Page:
If the publication of this work shall contribute to a more extended acquaintance by the masses of American youth with the fundamental principles of our government, the purpose for which it was written will be realized.


ROCHESTER, N.Y., October, 1868.



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In these days, a new book can vindicate its claims to public notice and favor only on the ground that the topics of which it treats are absolutely new, or that it discusses a known subject in such a manner as to make us instantly feel that it meets an acknowledged want.

Such is the claim we make for the book before us. It treats a common subject, — one that was ably presented by the distinguished Judge Story, some thirty years since, in convenient form for the use of schools, and, since, by several authors of less distinction, though of acknowledged ability. But the peculiar merit of our author consists in the analytical method which he adopts. His aim is purely didactic, and to teach exactly what the Constitution contains.

This book is one that was not made, but grew. Prof. Townsend, the author, has for years made civil government a speciality in lessons and lectures before the teachers' institutes of New York. What was small and unpretending in the beginning has thus grown into importance on his hands, until it has become the full, well-rounded treatise which is here presented.

He has been urged to the preparation and publication of this work by the myriad voices of educators and teachers who have listened to his instructive lessons upon a subject which is usually so dry and repulsive.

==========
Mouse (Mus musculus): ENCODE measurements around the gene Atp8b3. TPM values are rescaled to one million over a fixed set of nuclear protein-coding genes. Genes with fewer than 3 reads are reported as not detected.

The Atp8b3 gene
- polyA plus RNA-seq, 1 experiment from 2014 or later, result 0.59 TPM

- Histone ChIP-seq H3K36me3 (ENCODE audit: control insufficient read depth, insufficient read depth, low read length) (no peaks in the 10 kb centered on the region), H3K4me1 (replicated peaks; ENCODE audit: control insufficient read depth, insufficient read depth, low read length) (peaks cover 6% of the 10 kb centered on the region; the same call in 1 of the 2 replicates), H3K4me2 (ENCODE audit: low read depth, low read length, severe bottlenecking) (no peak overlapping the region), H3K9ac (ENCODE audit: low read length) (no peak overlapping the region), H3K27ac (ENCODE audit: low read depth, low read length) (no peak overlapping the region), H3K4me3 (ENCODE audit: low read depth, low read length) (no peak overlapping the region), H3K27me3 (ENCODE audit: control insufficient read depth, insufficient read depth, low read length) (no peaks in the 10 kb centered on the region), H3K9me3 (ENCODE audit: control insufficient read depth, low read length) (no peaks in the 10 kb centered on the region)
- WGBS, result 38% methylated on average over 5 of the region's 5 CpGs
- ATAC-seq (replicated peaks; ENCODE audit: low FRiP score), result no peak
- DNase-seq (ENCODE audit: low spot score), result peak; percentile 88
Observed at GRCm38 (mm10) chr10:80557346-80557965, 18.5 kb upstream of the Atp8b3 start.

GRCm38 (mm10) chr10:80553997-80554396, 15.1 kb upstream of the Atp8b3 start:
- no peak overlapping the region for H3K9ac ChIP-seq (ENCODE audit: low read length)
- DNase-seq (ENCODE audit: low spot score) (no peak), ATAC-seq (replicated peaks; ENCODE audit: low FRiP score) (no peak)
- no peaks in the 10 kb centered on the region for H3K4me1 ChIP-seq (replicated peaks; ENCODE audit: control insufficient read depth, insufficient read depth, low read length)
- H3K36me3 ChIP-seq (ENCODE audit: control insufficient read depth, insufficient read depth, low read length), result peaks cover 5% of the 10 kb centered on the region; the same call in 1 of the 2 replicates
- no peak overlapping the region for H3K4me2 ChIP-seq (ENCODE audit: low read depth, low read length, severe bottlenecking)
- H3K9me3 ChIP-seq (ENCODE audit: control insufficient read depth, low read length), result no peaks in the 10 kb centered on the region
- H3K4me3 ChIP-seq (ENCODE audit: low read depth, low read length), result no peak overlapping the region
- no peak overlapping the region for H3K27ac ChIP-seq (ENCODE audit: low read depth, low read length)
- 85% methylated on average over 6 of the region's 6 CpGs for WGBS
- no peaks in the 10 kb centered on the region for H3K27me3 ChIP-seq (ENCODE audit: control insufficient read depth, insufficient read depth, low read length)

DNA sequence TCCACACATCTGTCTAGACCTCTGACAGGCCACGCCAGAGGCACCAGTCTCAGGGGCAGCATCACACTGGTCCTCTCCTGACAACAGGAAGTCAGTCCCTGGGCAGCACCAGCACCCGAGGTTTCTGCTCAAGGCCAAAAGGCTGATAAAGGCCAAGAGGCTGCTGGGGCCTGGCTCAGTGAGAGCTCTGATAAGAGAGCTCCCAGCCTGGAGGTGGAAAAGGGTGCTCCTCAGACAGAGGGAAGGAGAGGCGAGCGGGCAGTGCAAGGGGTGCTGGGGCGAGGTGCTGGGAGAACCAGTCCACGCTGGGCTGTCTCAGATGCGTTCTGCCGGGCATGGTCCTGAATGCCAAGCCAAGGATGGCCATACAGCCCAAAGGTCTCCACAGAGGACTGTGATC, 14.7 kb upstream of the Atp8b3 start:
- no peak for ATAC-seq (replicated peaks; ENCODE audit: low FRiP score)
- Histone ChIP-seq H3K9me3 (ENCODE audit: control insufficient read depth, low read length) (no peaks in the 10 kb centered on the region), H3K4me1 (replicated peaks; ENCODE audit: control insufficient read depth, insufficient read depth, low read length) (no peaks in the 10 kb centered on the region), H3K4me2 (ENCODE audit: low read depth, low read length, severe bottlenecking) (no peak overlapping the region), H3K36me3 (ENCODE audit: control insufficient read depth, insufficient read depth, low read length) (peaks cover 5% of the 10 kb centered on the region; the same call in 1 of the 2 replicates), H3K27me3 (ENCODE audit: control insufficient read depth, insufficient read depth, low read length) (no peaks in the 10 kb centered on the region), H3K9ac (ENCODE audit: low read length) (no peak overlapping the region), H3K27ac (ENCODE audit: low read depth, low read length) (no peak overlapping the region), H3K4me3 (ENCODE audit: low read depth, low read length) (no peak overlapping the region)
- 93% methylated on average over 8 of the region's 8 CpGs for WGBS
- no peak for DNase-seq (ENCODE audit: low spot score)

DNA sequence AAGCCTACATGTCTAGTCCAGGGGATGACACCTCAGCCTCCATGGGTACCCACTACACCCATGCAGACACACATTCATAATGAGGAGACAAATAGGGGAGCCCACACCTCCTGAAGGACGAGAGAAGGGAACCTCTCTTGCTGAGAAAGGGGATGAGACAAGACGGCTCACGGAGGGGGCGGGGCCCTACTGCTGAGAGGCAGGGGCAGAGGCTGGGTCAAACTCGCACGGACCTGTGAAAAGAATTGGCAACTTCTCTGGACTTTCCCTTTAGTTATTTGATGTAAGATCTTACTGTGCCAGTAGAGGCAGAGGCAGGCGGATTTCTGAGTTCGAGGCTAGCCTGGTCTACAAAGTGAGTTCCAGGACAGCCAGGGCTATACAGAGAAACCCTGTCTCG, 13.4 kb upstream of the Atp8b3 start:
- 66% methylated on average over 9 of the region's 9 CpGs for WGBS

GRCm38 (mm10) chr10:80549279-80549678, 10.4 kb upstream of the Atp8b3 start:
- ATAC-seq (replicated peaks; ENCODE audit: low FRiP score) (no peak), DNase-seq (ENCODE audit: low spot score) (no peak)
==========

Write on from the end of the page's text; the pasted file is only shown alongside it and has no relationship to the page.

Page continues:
He has drawn the materials for his work from original sources, and from commentaries of classic excellence. We see traces of interminable rummagings of the Madison Papers, the Federalist, Elliot's Debates, Story and Rawle on the Constitution, Kent's and Blackstone's Commentaries, as well as the most patient gleanings from official, statistical, and chronological tables.

In reading the author's manuscript, as I was permitted to do, I was struck with its absolute freedom from all political bias, the pure ether of impartiality that marks every page, the clear and well-defined statement of fact, and, above all, the almost faultless analysis and symmetry of the entire work.

The author has published the analysis in chart form, separate from the book, in large type, suitable for display in the schoolroom ; and has thus furnished an invaluable aid in the study of the book and in class-rehearsals.

We commend the book as a conscientious one, made on honor, and calculated to last. Not only graded schools, but colleges and the higher institutions of learning, will find it of advantage to introduce it into their course of study. The student of civil government will thank the author for such a book, as it will surely kindle a taste for the study of this subject. Besides, it will do much to remove the popular ignorance regarding our institutions, too long prevalent in this country, where the humblest citizen is invested with the attributes of political sovereignty.